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Influencer

Kim Kardashian believes in second chances and wants you to start watching the new show ‘The Big Leap’

The reality tv star and businesswoman described the series as a “feel-good show”

When it comes to second chances, Kim Kardashian believes that we all deserve it; therefore, she took social media to invite her legion of followers to start watching the new show The Big Leap. The reality tv star and businesswoman described the series as a “feel-good show that’s all about second chances and chasing one’s dreams!”

Kardashian also wrote that people can “tune in to #TheBigLeap on Mondays at 9/8c on @FOXTV and catch up on the latest episodes now on @hulu.” According to the show’s description, “a group of diverse underdogs attempts to change their lives by participating in a reality dance show that potentially offers them each a second chance at their dreams.”

The musical comedy-drama television series created by Liz Heldens, based on the British reality miniseries Big Ballet, stars Scott Foley as Nick Blackburn, Simone Recasner as Gabby Lewis, Ser‘Darius Blain as Reggie Sadler, Jon Rudnitsky as Mike Devries, Raymond Cham Jr. as Justin Reyes, Mallory Jansen as Monica Sullivan, Kevin Daniels as Wayne Fontaine, Anna Grace Barlow as Brittney Lovewell, Adam Kaplan as Simon Lovewell, Piper Perabo as Paula Clark, and Teri Polo as Julia Perkins.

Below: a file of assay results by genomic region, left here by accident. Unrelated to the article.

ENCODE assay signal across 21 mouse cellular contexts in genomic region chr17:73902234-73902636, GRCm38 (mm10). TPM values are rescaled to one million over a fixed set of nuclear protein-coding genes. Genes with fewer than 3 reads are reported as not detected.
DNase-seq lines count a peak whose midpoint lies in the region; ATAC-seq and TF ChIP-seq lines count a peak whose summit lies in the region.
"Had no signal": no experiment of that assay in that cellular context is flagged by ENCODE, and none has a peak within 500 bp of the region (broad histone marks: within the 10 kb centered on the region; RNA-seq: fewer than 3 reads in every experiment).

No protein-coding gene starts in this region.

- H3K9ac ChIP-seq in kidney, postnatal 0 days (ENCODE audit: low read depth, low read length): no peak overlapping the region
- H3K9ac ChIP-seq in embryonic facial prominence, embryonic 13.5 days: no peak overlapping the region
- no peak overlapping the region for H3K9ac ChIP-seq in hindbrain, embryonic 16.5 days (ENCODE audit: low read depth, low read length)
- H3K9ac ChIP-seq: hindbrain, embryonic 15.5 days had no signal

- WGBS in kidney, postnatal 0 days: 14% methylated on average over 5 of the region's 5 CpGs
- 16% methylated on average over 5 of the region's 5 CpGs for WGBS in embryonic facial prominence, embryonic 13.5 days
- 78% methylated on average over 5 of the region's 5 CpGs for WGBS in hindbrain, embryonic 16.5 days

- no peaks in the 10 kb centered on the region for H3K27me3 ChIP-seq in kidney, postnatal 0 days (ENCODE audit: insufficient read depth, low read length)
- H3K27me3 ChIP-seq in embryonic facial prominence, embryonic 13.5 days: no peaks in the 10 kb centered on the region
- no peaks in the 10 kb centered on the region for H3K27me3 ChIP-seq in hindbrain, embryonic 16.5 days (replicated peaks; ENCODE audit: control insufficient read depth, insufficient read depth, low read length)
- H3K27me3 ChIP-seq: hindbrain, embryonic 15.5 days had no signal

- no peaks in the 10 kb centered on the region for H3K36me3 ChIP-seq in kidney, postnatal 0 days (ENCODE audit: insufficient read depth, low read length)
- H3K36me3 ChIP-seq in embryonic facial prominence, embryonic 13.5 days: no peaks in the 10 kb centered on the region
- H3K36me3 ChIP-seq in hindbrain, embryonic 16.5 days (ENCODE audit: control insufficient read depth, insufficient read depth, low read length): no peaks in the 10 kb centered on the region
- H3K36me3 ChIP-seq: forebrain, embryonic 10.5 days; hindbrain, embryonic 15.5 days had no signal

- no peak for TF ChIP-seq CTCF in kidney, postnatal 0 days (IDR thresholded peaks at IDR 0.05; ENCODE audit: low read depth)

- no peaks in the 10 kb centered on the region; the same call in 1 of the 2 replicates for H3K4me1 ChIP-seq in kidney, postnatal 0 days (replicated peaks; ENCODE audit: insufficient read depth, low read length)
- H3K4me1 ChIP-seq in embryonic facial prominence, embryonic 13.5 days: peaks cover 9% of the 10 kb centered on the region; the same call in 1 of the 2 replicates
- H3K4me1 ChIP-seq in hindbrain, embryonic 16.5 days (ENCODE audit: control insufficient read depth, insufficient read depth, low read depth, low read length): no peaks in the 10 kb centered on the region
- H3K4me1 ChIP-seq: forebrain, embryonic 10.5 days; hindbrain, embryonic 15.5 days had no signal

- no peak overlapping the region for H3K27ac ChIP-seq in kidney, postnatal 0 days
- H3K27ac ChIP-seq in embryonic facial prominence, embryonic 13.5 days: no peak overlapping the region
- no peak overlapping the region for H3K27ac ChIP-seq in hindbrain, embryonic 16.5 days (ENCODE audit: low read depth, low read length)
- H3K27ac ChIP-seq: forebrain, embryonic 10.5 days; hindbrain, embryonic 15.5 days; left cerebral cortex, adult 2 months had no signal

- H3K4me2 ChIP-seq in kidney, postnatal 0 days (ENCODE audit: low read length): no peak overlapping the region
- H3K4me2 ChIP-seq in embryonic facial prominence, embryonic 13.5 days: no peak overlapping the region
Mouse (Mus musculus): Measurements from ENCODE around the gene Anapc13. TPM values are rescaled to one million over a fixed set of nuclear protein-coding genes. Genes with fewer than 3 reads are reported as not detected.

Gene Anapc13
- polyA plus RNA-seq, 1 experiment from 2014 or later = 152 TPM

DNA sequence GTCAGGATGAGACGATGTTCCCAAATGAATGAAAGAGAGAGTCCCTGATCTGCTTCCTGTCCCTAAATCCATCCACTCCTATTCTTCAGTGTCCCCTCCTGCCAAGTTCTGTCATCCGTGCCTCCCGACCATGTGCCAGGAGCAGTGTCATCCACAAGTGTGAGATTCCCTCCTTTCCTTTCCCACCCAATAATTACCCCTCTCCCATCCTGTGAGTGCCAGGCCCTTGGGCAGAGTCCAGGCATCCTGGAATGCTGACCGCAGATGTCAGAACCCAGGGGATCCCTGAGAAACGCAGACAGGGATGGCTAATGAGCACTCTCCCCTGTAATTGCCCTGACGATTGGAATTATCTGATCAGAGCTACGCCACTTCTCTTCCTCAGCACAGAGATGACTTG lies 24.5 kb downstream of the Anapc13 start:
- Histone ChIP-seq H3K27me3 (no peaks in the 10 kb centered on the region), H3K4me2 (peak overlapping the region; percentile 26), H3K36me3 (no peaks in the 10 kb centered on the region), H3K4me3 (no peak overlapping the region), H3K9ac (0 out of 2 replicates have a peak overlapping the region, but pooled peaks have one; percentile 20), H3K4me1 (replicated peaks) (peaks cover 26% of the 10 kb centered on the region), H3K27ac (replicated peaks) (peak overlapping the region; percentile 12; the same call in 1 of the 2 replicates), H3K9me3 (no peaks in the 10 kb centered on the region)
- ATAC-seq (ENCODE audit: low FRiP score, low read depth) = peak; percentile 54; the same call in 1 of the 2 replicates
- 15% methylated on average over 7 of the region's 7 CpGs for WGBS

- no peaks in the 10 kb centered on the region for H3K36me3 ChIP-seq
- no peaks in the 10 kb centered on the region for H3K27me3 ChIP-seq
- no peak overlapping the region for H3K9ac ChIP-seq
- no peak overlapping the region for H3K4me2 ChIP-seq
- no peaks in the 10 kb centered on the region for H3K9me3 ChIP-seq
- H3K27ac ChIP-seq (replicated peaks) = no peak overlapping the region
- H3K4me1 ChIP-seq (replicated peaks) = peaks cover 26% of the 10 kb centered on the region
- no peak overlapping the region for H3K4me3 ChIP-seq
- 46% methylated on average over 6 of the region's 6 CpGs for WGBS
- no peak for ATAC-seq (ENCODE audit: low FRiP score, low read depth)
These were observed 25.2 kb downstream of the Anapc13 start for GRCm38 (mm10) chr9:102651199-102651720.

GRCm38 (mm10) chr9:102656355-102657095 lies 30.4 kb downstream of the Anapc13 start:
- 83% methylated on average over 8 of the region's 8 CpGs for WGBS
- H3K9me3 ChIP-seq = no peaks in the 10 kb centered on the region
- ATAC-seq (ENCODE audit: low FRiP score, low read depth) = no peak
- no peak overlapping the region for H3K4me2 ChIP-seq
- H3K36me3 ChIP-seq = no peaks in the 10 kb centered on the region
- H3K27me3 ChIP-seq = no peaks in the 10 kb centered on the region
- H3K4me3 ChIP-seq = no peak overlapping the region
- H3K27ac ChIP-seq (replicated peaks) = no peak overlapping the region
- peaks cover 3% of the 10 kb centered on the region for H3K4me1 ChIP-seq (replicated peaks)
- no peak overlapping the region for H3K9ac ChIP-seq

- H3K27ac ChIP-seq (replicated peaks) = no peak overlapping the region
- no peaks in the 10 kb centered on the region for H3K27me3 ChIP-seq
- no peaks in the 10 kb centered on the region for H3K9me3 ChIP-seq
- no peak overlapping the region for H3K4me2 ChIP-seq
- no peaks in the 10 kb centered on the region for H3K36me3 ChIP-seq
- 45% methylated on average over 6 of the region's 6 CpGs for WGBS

Kardashian is known for her tv presence; however, after helping incarcerated people to get justice and pursuing a career as a lawyer, Kim has elevated the scale of her influence. It takes one comment or one photo from Kardashian to put certain things back in order, for example, the coffin of Nedjemankh.

EGYPT-US-ARCHAEOLOGY©GettyImages

During the 2018 Met Gala, Kim’s viral snap next to the artifact helped reserachers solve a mystery. According to the New York Post, the disapereance of the gold coffin is part of a criminal case. In his podcast, “Art Bust: Scandalous Stories of the Art World,” journalist Ben Lewis shared how Kardashian’s photo played a role in catching the thieves who stole the coffin of Nedjemankh and sold it to the Metropolitan Museum of Art for $4 million by using fake documents.

According to the publication, the coffin was stolen from the al-Minya region of Egypt in 2011. After Kim’s photo went live an anonymous tipster in the Middle East, notified Manhattan Assistant District Attorney Matthew Bogdanos.

The gold-encrusted coffin returned to Cairo in 2019. Met CEO Daniel Weiss apologized to Egypt and antiquities minister Khaled El-Enany. “After we learned that the museum was a victim of fraud and unwittingly participated in the illegal trade of antiquities, we worked with the DA’s office for its return to Egypt,” Weiss said in a statement.

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